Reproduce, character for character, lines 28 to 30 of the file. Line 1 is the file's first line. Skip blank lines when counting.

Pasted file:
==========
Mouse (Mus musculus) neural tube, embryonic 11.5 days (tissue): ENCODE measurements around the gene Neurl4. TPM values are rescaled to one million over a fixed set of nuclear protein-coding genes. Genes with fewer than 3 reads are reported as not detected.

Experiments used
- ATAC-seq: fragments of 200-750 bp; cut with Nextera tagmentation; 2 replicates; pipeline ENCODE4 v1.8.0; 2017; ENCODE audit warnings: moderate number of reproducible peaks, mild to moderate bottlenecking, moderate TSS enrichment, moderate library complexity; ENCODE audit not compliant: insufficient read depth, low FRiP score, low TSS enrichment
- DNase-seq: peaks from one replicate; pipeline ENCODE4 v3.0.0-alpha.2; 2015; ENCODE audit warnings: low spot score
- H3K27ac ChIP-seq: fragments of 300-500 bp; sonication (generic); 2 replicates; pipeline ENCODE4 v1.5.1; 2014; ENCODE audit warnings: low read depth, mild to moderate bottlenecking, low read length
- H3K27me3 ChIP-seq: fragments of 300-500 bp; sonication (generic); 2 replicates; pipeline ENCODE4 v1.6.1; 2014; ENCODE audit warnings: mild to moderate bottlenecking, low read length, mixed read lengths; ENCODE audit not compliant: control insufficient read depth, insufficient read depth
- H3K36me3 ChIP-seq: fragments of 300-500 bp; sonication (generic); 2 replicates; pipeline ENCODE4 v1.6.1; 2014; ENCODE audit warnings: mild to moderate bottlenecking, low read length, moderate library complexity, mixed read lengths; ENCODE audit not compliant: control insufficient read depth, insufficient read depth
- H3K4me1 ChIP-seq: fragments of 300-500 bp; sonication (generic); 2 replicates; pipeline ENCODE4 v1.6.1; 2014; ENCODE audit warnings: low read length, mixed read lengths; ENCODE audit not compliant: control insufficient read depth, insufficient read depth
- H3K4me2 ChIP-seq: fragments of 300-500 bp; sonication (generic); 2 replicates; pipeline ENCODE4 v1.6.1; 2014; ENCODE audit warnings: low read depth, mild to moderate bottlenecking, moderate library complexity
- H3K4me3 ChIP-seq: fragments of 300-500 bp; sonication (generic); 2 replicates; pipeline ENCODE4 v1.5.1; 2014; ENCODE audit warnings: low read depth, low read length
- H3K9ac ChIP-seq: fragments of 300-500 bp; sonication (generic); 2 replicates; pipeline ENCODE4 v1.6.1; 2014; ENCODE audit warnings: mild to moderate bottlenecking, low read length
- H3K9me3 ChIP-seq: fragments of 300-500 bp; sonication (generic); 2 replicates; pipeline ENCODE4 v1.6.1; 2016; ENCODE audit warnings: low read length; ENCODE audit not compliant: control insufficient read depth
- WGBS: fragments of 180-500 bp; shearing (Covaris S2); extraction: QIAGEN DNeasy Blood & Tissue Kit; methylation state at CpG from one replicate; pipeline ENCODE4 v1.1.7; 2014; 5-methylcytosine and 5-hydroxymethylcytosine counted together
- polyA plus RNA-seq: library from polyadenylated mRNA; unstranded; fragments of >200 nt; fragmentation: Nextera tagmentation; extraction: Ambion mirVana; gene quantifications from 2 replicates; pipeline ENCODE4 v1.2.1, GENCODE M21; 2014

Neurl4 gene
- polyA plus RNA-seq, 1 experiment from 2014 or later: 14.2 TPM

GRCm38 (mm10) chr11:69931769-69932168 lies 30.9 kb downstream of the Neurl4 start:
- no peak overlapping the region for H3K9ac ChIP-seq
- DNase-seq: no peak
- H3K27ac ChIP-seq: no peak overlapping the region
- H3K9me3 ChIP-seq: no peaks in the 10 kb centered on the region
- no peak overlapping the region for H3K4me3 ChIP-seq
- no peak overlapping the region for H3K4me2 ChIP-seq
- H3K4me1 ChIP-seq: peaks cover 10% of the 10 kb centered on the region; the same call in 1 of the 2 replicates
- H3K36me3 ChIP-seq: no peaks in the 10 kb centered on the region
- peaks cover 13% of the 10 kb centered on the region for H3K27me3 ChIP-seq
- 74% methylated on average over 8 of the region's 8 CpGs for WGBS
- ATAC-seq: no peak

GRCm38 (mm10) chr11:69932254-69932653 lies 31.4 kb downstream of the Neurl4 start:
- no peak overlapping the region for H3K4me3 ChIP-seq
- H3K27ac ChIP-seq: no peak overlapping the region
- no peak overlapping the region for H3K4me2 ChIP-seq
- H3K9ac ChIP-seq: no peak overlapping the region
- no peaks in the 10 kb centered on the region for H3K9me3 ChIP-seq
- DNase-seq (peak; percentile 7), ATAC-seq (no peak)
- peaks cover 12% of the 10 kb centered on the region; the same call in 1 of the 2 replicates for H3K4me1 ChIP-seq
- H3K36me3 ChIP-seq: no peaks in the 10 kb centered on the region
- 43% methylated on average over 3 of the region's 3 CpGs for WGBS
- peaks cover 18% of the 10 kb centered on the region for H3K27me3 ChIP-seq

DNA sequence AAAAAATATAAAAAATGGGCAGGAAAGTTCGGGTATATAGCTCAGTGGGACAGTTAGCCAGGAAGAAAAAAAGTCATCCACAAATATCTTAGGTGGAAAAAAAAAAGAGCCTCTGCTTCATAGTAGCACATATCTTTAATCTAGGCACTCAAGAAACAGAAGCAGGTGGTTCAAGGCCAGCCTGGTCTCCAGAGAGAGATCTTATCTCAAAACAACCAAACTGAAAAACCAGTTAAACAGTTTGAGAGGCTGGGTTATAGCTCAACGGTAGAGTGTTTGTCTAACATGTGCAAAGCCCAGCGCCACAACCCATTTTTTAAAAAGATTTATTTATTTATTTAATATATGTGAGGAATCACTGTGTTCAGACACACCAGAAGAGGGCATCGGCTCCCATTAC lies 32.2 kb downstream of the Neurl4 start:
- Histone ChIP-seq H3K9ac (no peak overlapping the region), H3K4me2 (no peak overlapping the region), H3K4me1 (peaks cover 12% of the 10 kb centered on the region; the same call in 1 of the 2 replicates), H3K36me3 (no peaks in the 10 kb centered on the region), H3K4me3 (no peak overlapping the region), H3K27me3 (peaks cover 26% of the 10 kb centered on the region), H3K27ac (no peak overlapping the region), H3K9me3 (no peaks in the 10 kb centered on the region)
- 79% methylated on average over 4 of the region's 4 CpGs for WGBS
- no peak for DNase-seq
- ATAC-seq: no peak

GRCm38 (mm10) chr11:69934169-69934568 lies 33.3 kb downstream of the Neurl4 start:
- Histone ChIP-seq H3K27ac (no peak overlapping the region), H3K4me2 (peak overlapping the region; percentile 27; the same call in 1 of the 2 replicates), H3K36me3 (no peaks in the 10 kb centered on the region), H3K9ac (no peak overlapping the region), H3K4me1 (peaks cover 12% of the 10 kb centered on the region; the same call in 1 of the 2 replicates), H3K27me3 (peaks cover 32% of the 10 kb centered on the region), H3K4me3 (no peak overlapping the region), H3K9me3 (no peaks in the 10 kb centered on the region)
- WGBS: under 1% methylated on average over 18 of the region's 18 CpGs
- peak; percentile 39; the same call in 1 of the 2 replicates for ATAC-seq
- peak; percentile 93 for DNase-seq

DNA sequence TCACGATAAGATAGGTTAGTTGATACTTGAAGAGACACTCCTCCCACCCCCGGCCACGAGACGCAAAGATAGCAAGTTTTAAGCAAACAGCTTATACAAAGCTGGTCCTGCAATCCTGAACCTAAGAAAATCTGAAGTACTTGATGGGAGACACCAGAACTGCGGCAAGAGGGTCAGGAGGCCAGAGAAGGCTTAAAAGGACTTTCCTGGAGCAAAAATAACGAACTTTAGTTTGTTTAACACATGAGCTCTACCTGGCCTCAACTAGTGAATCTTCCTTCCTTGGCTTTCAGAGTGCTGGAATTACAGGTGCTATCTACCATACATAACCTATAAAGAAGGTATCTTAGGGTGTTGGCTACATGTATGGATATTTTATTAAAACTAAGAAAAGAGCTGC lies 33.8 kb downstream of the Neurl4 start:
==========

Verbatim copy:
- ATAC-seq: no peak

GRCm38 (mm10) chr11:69932254-69932653 lies 31.4 kb downstream of the Neurl4 start:
- no peak overlapping the region for H3K4me3 ChIP-seq